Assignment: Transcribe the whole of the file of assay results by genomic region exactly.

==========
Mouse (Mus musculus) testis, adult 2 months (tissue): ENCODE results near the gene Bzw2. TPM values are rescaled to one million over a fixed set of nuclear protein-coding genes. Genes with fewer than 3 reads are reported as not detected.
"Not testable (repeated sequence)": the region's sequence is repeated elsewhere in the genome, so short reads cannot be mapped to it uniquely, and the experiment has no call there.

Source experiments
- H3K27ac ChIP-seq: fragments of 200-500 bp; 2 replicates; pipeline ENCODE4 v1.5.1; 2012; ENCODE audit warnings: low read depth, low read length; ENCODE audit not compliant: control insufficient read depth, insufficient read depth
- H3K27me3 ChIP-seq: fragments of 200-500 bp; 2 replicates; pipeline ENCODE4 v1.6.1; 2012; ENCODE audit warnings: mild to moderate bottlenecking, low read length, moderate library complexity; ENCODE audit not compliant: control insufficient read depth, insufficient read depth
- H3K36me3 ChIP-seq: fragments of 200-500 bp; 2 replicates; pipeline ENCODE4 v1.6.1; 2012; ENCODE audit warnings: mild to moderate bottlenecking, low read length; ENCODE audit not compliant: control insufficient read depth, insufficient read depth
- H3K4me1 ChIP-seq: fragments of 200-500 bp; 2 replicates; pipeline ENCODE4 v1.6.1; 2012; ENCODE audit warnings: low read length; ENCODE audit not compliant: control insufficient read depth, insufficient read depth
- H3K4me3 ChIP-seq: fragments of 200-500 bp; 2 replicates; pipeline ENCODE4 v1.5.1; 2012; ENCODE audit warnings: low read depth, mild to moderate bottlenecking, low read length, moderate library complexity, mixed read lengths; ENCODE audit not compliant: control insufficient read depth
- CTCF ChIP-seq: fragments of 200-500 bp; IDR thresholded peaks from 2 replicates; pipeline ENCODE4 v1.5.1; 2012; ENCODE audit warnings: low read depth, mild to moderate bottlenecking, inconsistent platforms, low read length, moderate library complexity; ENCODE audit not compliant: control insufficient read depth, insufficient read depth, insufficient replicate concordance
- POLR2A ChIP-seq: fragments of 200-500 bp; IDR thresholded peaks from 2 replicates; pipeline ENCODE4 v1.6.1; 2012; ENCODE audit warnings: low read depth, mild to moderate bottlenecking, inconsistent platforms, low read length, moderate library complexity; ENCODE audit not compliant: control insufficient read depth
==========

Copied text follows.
Mouse (Mus musculus) testis, adult 2 months (tissue): ENCODE results near the gene Bzw2. TPM values are rescaled to one million over a fixed set of nuclear protein-coding genes. Genes with fewer than 3 reads are reported as not detected.
"Not testable (repeated sequence)": the region's sequence is repeated elsewhere in the genome, so short reads cannot be mapped to it uniquely, and the experiment has no call there.

Source experiments
- H3K27ac ChIP-seq: fragments of 200-500 bp; 2 replicates; pipeline ENCODE4 v1.5.1; 2012; ENCODE audit warnings: low read depth, low read length; ENCODE audit not compliant: control insufficient read depth, insufficient read depth
- H3K27me3 ChIP-seq: fragments of 200-500 bp; 2 replicates; pipeline ENCODE4 v1.6.1; 2012; ENCODE audit warnings: mild to moderate bottlenecking, low read length, moderate library complexity; ENCODE audit not compliant: control insufficient read depth, insufficient read depth
- H3K36me3 ChIP-seq: fragments of 200-500 bp; 2 replicates; pipeline ENCODE4 v1.6.1; 2012; ENCODE audit warnings: mild to moderate bottlenecking, low read length; ENCODE audit not compliant: control insufficient read depth, insufficient read depth
- H3K4me1 ChIP-seq: fragments of 200-500 bp; 2 replicates; pipeline ENCODE4 v1.6.1; 2012; ENCODE audit warnings: low read length; ENCODE audit not compliant: control insufficient read depth, insufficient read depth
- H3K4me3 ChIP-seq: fragments of 200-500 bp; 2 replicates; pipeline ENCODE4 v1.5.1; 2012; ENCODE audit warnings: low read depth, mild to moderate bottlenecking, low read length, moderate library complexity, mixed read lengths; ENCODE audit not compliant: control insufficient read depth
- CTCF ChIP-seq: fragments of 200-500 bp; IDR thresholded peaks from 2 replicates; pipeline ENCODE4 v1.5.1; 2012; ENCODE audit warnings: low read depth, mild to moderate bottlenecking, inconsistent platforms, low read length, moderate library complexity; ENCODE audit not compliant: control insufficient read depth, insufficient read depth, insufficient replicate concordance
- POLR2A ChIP-seq: fragments of 200-500 bp; IDR thresholded peaks from 2 replicates; pipeline ENCODE4 v1.6.1; 2012; ENCODE audit warnings: low read depth, mild to moderate bottlenecking, inconsistent platforms, low read length, moderate library complexity; ENCODE audit not compliant: control insufficient read depth